Photo: Jamie Jordan

You Can Sail to Antarctica on This Tall Ship - but It's Nothing Like a Cruise

by Morgane Croissant Jun 14, 2024

If you dream of traveling to Antarctica, but you balk at the idea of having to take an opulent and environmentally problematic cruise to get there, or worse, a first-class charter flight, there’s an adventure that’ll suit you perfectly: sailing to the seventh continent on board Bark EUROPA.

Bark EUROPA is a 1911, modernized, three-masted tall ship that takes intrepid travelers on sailing expeditions to remote parts of the world, including in the South Pacific, across oceans, around Cape Horn, and to Antarctica. But when you’re on board this impressive tall ship, you’re much more than a mere passenger. As soon as you step foot on Bark EUROPA, you become a ‘voyage crew’ or ‘trainee’ and fully participate in the handling on the ship — day and night.

“The voyage crew helps with sail handling, furling, rig maintenance, lookout, standing at the helm, and all other aspects of sailing. Our expeditions, unlike a cruise, are a real active sailing holiday!,” explains Leentje Toering, director of Bark EUROPA team.

Three-masted tall ship Bar Europa in Antarctica

Photo: Jamie Jordan

Needless to say that even though this impressive tall ship has all the modern conveniences to accommodate 16 to 18 crew members and a maximum of 48 guests, it’s not what one would call palatial. Unlike on a cruise ships, there’s no internet, spa, or a choice of dozens of specialty restaurants, and while all cabins have an en suite shower and toilet, they are all shared accommodations fitted with bunk beds. (There are four two-person cabins, four four-person cabins, and four six-person cabins on board.)

“Inside the ship, you will find spaces for meals and social activities, such as the deckhouse and lounge, as well as more quiet areas for reading or writing, such as the library. We would qualify the ship as comfortable. While we might not be the most luxurious vessel we offer the best bar, with a breathtaking 360-degree view of Antarctica on deck,” Toering says.

Photo: Arnoud Apituley
Photo: Arnoud Apituley
Photo: Arnoud Apituley

Since the year 2000, Bark EUROPA makes an average of five voyages to Antarctica every season (from December to March), with each expeditions lasting a minimum of 22 days and a maximum of 52 days. The 22-day Antarctica expeditions, from Ushuaia to Antarctica and back to Ushuaia, are the most popular voyages and start at $14,250 (13,200 euros). During this trip, Bark EUROPA sails across the infamous Drake Passage twice — an experience that’s not for everyone but that’s incredibly gratifying for travelers.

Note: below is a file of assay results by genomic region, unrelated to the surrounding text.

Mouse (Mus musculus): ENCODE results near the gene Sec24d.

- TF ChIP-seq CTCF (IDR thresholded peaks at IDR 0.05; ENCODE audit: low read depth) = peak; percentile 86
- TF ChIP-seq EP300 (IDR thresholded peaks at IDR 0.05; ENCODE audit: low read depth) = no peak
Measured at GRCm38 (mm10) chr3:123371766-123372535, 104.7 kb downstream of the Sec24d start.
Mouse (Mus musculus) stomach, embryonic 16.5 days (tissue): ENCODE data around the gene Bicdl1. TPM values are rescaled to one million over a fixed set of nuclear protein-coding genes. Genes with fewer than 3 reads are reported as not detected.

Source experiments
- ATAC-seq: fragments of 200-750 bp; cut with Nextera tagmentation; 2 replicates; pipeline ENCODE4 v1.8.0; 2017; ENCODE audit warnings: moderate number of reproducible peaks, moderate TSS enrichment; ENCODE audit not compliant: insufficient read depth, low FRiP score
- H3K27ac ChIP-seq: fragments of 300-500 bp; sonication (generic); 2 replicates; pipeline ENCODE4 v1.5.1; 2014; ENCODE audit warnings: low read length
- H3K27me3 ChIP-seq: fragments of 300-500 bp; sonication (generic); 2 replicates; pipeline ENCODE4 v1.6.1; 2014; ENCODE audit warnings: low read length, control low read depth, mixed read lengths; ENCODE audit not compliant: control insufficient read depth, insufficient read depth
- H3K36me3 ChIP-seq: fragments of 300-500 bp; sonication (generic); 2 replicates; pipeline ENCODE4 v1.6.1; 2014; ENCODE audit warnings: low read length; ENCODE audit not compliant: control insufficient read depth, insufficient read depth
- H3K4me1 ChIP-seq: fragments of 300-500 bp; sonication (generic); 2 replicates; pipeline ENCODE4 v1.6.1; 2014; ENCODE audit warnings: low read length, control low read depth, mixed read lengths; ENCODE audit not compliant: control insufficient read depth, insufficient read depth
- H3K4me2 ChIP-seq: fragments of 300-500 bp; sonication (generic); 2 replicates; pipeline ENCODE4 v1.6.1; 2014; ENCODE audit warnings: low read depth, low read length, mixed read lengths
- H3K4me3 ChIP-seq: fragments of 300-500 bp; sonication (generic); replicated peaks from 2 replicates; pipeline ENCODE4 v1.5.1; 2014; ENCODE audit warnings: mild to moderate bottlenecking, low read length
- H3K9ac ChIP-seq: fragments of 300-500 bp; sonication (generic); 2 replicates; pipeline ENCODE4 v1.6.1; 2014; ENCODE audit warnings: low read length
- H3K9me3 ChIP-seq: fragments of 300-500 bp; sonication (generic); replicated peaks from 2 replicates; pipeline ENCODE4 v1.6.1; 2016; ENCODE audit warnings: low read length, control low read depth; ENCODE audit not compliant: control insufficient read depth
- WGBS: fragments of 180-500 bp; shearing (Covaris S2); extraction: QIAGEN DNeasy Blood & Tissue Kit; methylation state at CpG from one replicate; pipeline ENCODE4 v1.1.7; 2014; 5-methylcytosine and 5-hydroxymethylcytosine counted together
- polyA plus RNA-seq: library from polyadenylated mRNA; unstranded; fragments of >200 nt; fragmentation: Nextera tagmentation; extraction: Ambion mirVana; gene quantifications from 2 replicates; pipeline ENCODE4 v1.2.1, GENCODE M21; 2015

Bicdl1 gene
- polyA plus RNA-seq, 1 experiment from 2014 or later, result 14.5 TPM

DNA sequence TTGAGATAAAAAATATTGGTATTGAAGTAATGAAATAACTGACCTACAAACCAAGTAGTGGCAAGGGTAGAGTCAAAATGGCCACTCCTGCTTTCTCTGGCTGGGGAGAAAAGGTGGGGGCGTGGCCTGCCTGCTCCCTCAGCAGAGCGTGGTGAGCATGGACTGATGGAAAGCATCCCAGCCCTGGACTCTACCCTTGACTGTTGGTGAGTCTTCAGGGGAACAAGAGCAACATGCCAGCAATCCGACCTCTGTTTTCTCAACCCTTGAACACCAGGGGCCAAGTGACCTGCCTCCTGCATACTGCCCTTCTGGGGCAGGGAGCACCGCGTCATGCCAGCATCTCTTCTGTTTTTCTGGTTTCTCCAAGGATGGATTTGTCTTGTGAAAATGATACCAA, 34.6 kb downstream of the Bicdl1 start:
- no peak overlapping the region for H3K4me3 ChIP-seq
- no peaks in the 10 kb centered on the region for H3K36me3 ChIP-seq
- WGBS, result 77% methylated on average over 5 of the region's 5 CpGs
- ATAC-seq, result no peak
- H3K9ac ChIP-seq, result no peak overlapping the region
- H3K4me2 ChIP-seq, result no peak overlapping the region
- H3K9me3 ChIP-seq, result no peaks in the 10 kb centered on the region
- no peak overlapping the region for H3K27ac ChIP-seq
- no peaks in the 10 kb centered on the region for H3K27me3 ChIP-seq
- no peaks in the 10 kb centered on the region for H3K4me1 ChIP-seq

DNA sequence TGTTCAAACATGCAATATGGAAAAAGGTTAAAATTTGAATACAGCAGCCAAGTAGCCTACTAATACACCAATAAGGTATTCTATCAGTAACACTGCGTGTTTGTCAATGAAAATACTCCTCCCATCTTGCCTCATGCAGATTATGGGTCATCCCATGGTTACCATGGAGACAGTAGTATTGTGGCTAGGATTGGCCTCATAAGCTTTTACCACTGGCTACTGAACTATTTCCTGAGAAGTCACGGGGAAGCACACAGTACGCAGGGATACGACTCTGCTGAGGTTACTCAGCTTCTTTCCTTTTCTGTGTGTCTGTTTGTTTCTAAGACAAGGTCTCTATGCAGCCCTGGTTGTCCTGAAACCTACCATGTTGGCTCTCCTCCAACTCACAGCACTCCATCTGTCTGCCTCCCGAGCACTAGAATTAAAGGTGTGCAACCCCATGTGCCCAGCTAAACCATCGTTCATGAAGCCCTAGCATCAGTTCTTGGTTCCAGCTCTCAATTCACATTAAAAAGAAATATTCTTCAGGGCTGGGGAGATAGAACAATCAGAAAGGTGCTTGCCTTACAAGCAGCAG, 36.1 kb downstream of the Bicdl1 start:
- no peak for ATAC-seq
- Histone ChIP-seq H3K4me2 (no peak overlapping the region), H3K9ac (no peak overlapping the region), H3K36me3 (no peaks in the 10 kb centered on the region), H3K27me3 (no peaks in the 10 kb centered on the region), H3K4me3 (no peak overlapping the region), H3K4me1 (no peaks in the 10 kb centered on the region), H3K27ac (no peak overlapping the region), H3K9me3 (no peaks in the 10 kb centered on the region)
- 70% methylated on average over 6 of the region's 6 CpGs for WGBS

“The Drake Passage is really part of the adventure, it feels even more rewarding to reach Antarctica after crossing the Drake. Many of the voyage crew comment that they feel like they have earned their way to Antarctica,” explains Toering.

We talked at length with Toering about what it’s like to sail to Antartica, and other remote destinations, on such a unique ship as Bark EUROPA.

This interview has been edited for length and clarity.

Matador: Why travel to Antarctica by tall ship rather than by cruise ship?

Antarctica wildlife

Photos: Jamie Jordan and Jordi Plana Morales

Toering: For each traveler there is a suitable ship. At team Bark EUROPA, we are looking for the more adventurous travelers and those who want to share the experience with a smaller sized group. We focus on slow travel, visiting this magical continent with the utmost respect for our surroundings and its wildlife.

Traveling to Antarctica by tall ship is like following in the footsteps of early explorers but with modern technology. The experience of walking around on deck, surrounded by massive icebergs and towering glaciers is something that is difficult to describe in words; it is like becoming one with the area we sail in, experiencing nature at its rawest.

How hands-on can passengers be on board Bark EUROPA?

Crew on board Bark Europa in Antarctica

Photo: Jordi Plana Morales

Upon embarkation, everyone on board is assigned to a watch in a rotating system. As a trainee on board EUROPA, your primary duties include steering the ship, keeping lookout, and assisting with sail handling, all with instructions from the permanent crew. Participating in these watches is a key part of the overall experience of a voyage on EUROPA. At all times, voyage crew are working side by side with the experienced sailors of the permanent crew, who teach them the basics of sailing, as well as their own tips and tricks.

If guests want to help out more during their time off watch duty, they can lend a hand in the deckhouse peeling potatoes for dinner or apples for pies, or help out with the research projects and citizen science projects.

In Antarctica the watch system stops for the voyage crew so the guests can fully experience Antarctica and enjoy the landings and exploring the continent.

In general, who are the people who travel on Bark EUROPA?

We welcome people from all over the globe on board, both males and females, from ages ranging between 16 up to 73 years old, all from different walks of life, different nationalities, different professions, but with one thing in common: a thirst for adventure!